Latest mortgage rates: Refinancing window stays open

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Mortgage rates rose a bit this week but remain near record lows. The average rate on 30-year mortgages edged up to 3.05 percent from 3.03 percent last week, according to Bankrate’s weekly survey of large lenders.

For homeowners, the biggest takeaway is that mortgage rates are hovering near the all-time bottom achieved earlier this year. A year ago, the benchmark 30-year fixed-rate mortgage was 3.1 percent. Four weeks ago, the rate was 3.04 percent. The 30-year fixed-rate average for this week is 0.33 percentage point below the 52-week high of 3.34 percent, and just 0.12 percentage point higher than the 52-week low of 2.93 percent.

The 30-year fixed mortgages in this week’s survey had an average total of 0.37 discount and origination points.

Over the past 52 weeks, the 30-year fixed has averaged 3.10 percent.

Where mortgage rates are headed

Mortgage experts are mixed about the future direction of rates. In Bankrate’s survey this week, 50 percent of respondents predict rates will fall in the coming week (Sept. 23-29), 67 percent say they’ll stay the same and none predict an increase.

“Rates should remain flat this week as the Fed only gave hints and not action,” said Gordon Miller of Miller Lending Group.

Few things about the post-COVID economy have turned out quite as expected. The mortgage market continues to defy predictions that rates will start a slow-but-sure climb, and the combination of a COVID-19 resurgence and trouble with real estate in China have added to the uncertainty.

Refinances are a great deal with rates this low

Rates are just a few basis points above the record lows reached earlier this year, so refinancing remains a historically excellent deal. While the rate on 10-year bonds issued by the U.S. government had hovered around 1.5 percent in the spring, it hit the 1.3 percent range this week. The 10-year Treasury is closely tied to 30-year mortgage rates.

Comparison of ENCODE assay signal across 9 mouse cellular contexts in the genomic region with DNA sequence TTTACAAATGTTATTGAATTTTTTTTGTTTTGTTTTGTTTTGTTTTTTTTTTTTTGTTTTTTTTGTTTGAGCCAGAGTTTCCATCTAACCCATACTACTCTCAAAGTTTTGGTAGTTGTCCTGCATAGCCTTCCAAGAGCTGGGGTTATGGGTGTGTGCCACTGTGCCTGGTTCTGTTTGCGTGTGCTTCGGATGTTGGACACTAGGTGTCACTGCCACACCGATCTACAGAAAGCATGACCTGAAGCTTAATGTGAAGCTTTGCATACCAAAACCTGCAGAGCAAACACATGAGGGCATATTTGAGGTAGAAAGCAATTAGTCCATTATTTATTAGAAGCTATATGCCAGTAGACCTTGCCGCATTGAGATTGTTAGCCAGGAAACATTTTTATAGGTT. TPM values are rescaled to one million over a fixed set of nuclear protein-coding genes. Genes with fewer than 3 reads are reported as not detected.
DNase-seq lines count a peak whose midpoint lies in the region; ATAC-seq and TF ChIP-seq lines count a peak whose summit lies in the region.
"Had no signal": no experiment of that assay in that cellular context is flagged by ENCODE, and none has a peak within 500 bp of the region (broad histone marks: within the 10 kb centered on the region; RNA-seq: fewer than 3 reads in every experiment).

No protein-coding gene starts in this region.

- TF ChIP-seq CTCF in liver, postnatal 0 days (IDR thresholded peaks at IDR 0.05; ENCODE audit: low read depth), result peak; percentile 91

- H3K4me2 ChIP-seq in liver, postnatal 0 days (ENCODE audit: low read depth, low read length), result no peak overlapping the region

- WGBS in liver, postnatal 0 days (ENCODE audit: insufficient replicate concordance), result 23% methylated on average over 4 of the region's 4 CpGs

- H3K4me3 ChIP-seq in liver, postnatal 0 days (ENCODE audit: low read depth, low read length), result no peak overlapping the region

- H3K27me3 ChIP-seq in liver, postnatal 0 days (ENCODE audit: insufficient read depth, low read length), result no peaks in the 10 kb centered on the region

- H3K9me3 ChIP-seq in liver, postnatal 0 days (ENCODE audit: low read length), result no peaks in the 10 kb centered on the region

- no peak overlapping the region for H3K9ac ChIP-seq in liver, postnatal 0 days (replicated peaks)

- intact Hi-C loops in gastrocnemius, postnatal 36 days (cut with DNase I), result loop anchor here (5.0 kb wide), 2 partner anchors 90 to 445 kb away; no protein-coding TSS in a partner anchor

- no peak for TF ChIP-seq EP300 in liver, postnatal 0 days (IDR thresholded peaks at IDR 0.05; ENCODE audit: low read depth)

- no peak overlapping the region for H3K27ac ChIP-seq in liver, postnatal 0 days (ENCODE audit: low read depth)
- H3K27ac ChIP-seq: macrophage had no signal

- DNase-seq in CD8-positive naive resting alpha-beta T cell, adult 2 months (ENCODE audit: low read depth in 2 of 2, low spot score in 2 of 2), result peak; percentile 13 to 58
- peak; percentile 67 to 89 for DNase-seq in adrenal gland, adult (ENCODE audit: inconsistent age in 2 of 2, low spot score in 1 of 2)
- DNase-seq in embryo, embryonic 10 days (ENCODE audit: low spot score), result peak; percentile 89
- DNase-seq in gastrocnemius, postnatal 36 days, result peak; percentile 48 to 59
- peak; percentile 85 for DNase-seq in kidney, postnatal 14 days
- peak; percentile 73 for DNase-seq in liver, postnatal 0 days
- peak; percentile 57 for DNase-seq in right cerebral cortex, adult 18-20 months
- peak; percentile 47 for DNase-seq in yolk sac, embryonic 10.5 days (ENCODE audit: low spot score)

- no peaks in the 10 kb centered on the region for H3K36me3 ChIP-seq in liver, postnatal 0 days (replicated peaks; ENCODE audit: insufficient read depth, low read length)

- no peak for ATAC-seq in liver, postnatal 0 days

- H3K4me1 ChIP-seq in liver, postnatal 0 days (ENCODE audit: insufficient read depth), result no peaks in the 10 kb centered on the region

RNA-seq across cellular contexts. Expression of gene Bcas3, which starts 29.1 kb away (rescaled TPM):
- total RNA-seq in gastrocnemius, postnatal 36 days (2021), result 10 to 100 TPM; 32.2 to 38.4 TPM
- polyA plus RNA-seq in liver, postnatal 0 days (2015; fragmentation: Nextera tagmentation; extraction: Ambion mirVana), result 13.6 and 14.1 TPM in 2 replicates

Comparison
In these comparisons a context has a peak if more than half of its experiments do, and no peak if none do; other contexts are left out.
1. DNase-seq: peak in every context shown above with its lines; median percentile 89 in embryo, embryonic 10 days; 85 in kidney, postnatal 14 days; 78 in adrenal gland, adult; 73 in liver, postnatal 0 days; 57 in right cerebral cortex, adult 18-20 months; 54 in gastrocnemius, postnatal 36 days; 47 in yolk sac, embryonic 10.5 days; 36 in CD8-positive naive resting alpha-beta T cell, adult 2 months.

Despite the week-to-week ebbs and flows, economists generally expect rates to rise by the end of 2021. As mortgage rates make a predicted slow climb to the 3.5 percent range by year’s end, decreased purchasing power might ease some of the pressure on home prices as marginal buyers are pushed out of the market, but competition will still be intense among those who can still afford to buy. Those looking to refinance should be able to find good deals for the rest of the year, though at rates at bit higher than the current level.

The bottom line: If you see a rate that fits your needs and budget, it may be time to do that refinance now. In fact, many homeowners with a mortgage haven’t taken advantage of the low rate environment. Among homeowners with a mortgage they’ve had since before the pandemic, 74 percent have not refinanced, according to a new Bankrate survey.

“The overwhelming majority of mortgage borrowers have not yet refinanced, despite record-low rates over the past year,” says Greg McBride, Bankrate’s chief financial analyst. “Cutting the monthly mortgage payment by $150 or $250, possibly more, can create valuable breathing room in the household budget at a time when so many other costs are on the rise.”


The national survey of large lenders is conducted weekly. To conduct the National Average survey, Bankrate obtains rate information from the 10 largest banks and thrifts in 10 large U.S. markets. In the national survey, our Market Analysis team gathers rates and/or yields on banking deposits, loans and mortgages. We’ve conducted this survey in the same manner for more than 30 years, and because it’s consistently done the way it is, it gives an accurate national apples-to-apples comparison. Our rates differ from other national surveys, in particular Freddie Mac’s weekly published rates. Each week Freddie Mac surveys lenders on the rates and points based on first-lien prime conventional conforming home purchase mortgages with a loan-to-value of 80 percent. “Lenders surveyed each week are a mix of lender types – thrifts, credit unions, commercial banks and mortgage lending companies – is roughly proportional to the level of mortgage business that each type commands nationwide,” according to Freddie Mac.

Written by
Jeff Ostrowski
Senior mortgage reporter
Jeff Ostrowski covers mortgages and the housing market. Before joining Bankrate in 2020, he wrote about real estate and the economy for the Palm Beach Post and the South Florida Business Journal.
Edited by
Senior mortgage editor